Economics Professor Says Businesses Should Remain Cautious until Recession is Over
Monday, November 23, 2009
December 2007 brought the beginning of what has become the longest recession in this country since the Great Depression. How will we know the recession is over? Butler University Economics Professor Bill Rieber says we’re already seeing positive indications.
- The stock market is up. Investors think about the future when they’re investing, and they’re optimistic.
- The housing market has stabilized. Housing prices are projected to rise up to 2 percent in 2010, but that’s not expected to put a serious dent in home sales.
- Interest rates are very low, a key factor in driving spending decisions. In addition, we’re seeing government stimulus money trickling through the economy.
- Anecdotal evidence is strong. For example, a higher demand for freight transportation indicates companies are shipping more orders or need materials for increased production.
“However, many uncertainties still loom,” explained Rieber.
Unemployment reached 10.2 percent of the labor force in October; the highest rate since April 1983.Also, the private sector is still weak, even with the low interest rates. And, worries over health care are making people timid — and rightly so. Healthcare represents 15 to 20 percent of our economy.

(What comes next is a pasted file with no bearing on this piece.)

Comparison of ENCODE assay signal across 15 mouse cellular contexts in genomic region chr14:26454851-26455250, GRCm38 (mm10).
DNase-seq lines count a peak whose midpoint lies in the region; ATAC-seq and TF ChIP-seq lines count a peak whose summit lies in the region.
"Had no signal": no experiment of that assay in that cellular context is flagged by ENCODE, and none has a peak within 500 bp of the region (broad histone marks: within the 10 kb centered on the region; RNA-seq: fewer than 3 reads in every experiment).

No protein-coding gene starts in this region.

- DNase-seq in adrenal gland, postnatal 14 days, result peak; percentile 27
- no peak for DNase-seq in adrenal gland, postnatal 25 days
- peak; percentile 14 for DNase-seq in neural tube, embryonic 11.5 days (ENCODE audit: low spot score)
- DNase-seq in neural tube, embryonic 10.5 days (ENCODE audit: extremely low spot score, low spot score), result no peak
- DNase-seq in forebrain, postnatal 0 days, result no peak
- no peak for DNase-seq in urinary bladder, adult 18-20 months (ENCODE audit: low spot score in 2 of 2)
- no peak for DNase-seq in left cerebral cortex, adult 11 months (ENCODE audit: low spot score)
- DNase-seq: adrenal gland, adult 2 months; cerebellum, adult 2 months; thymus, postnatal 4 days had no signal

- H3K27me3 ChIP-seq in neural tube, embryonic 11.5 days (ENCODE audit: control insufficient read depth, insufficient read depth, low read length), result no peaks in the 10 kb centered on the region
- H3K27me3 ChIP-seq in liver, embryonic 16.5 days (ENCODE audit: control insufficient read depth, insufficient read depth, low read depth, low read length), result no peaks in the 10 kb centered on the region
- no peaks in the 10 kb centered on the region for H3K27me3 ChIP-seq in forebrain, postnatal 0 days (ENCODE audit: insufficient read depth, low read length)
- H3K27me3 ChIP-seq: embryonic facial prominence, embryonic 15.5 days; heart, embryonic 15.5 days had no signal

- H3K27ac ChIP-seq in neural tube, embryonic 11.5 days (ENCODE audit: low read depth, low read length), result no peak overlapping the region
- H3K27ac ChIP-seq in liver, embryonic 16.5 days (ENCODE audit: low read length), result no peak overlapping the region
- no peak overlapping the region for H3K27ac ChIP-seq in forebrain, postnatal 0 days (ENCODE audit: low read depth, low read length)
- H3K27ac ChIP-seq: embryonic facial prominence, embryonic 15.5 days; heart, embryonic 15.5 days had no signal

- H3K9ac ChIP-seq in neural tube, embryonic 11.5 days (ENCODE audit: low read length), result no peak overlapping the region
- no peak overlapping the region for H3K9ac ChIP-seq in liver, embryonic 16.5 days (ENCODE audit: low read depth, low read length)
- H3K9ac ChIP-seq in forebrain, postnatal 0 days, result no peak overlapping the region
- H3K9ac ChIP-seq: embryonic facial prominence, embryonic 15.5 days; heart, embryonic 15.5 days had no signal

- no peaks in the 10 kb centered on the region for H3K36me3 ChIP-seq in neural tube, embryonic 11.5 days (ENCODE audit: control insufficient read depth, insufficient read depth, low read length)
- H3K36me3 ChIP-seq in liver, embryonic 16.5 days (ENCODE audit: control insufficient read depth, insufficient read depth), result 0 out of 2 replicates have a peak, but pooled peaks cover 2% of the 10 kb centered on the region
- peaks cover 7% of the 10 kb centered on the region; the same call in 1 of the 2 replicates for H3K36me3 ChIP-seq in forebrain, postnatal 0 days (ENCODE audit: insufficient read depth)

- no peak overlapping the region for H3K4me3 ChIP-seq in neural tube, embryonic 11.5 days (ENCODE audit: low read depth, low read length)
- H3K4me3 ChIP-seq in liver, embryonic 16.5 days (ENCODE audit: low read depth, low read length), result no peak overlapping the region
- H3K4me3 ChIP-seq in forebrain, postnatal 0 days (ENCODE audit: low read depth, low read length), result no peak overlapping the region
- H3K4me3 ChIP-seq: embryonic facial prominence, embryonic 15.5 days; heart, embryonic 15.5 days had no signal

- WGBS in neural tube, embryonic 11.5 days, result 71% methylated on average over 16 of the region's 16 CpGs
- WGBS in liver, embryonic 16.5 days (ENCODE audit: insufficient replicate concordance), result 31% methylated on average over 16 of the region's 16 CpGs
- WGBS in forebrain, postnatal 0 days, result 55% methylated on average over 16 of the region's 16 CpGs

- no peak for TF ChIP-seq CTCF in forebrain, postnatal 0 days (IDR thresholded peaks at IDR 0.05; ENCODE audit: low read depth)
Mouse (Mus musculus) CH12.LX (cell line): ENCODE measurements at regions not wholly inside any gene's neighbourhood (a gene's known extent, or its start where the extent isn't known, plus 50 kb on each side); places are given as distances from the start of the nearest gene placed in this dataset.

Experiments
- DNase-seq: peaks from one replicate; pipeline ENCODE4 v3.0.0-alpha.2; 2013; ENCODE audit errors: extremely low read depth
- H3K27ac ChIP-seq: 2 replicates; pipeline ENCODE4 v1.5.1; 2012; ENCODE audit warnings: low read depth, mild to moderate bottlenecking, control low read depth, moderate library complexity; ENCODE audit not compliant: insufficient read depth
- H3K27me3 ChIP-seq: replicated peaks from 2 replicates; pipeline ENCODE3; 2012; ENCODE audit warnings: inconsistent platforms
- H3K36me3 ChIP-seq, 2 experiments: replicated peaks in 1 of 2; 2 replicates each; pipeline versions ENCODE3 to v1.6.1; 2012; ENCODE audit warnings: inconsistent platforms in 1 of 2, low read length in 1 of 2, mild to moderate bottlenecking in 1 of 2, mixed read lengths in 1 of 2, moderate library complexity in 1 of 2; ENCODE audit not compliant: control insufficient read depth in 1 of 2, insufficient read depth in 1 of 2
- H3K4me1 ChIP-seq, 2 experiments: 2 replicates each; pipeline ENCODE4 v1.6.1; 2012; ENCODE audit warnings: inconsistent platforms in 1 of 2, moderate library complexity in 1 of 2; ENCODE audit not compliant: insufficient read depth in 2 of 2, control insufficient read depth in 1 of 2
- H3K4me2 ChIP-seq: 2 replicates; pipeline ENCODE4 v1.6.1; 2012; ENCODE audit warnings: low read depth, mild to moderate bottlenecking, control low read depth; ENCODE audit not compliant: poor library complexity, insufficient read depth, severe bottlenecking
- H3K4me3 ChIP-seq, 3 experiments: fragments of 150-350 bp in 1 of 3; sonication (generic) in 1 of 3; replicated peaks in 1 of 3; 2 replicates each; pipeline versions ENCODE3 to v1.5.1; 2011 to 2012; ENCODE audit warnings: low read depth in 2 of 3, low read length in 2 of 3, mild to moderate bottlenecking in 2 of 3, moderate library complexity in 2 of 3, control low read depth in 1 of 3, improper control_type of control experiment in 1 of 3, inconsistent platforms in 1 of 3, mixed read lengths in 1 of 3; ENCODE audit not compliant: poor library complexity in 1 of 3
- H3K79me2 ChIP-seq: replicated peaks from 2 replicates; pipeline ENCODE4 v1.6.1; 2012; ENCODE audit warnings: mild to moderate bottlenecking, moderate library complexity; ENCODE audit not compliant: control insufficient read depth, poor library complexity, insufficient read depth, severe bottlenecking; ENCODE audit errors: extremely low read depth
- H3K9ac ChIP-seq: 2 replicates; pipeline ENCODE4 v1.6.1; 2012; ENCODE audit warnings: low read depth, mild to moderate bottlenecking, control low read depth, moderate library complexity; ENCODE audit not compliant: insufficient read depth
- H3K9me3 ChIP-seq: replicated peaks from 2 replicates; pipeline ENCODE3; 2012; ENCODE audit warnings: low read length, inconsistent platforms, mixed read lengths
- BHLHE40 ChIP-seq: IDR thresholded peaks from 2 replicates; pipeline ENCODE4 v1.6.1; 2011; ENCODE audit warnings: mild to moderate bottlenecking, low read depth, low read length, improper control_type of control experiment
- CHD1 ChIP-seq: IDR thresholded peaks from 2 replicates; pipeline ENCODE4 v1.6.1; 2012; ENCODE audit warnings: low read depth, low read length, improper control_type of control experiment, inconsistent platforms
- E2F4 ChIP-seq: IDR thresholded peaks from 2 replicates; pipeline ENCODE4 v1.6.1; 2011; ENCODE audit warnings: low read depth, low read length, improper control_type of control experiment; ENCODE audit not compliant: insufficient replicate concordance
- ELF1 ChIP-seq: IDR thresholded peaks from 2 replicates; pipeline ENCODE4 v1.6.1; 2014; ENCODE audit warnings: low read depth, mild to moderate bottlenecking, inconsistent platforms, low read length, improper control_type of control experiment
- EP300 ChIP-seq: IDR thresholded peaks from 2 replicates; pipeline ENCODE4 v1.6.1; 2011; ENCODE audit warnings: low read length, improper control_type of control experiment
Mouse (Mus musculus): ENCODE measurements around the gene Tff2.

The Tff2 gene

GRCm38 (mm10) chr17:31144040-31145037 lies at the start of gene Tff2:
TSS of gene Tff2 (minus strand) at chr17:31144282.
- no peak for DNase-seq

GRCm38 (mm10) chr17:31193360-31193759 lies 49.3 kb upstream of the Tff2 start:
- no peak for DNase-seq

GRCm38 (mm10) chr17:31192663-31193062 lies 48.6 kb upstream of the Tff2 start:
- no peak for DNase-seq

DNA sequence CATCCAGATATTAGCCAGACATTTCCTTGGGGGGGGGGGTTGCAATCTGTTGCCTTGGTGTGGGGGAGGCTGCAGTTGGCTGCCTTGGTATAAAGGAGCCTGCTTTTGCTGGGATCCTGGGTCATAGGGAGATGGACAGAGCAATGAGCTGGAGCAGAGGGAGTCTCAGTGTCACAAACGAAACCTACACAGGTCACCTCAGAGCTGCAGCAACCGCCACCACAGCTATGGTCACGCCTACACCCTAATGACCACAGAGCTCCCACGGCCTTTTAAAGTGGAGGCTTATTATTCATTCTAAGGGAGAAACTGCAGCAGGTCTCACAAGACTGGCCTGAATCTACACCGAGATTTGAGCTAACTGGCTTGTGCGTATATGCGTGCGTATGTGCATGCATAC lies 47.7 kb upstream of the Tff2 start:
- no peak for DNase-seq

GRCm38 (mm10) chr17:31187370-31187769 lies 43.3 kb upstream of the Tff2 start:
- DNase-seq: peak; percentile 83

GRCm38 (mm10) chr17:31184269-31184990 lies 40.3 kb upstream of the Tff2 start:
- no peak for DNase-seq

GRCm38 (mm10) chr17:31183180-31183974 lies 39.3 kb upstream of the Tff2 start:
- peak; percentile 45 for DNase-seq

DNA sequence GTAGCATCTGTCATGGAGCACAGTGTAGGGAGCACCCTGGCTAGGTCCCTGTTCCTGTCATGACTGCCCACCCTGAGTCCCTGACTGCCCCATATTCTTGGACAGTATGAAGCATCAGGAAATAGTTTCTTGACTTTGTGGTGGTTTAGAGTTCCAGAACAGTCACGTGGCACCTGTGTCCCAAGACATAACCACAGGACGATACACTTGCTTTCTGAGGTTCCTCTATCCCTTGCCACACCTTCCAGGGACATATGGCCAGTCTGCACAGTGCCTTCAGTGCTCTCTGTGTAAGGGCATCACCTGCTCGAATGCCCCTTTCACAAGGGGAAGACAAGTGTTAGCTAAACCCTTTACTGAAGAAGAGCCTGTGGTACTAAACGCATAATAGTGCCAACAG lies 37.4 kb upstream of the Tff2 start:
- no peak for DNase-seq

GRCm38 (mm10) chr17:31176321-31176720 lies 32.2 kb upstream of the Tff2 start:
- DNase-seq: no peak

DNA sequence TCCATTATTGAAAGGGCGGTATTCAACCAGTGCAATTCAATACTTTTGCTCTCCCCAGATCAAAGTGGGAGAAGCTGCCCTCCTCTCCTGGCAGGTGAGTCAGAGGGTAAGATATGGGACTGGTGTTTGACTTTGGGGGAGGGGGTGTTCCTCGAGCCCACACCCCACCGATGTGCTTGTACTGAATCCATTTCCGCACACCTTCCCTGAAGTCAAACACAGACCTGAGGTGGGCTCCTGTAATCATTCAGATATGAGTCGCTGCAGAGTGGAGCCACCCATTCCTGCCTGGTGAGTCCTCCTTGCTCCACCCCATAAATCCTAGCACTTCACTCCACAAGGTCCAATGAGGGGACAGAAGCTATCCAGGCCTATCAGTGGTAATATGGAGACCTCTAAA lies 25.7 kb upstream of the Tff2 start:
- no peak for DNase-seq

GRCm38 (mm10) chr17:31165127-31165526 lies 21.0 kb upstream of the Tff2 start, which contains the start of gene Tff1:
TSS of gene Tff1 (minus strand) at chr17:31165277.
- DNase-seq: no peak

Rieber says because of these uncertainties, businesses should continue to proceed with caution until we’re sure the recession is over. He suggests businesses focus on the following:
- Be careful about new hires. The upside to the high unemployment rate is that you have a much bigger pool of candidates to choose from. You can have your pick — it’s a nice opportunity.
But you need to have full confidence that the recession is over and the recovery and expansion is underway before you make the investment of time, money and training that a new employee requires. You don’t hire someone lightly; commitment and trust is involved on both sides. Until you’re sure the recession is over, it’s difficult to take that leap of faith and build that relationship.
- Keep prices low.
- Consider the strength or weakness of the dollar when planning business strategy. The dollar is getting weaker in foreign markets. This makes imports more expensive, and so for those firms that import inputs — goods or materials — that can raise their costs.
On the other hand, the weak dollar makes our goods cheaper overseas. Some firms may want to boost their international trade exposure to take advantage of this. We’re never sure how long these foreign exchange opportunities will last, but you may have more interest in exporting at the moment.
- Control inventory carefully. Management likes to forecast sales and have the correct amount of goods in place. If you have the right inventory, you won’t have any stock shortages and lose sales. You also won’t tie up so much of your capital in unnecessary stock. Service firms don’t have stock, of course; instead, they need to have the right amount of people for their business.
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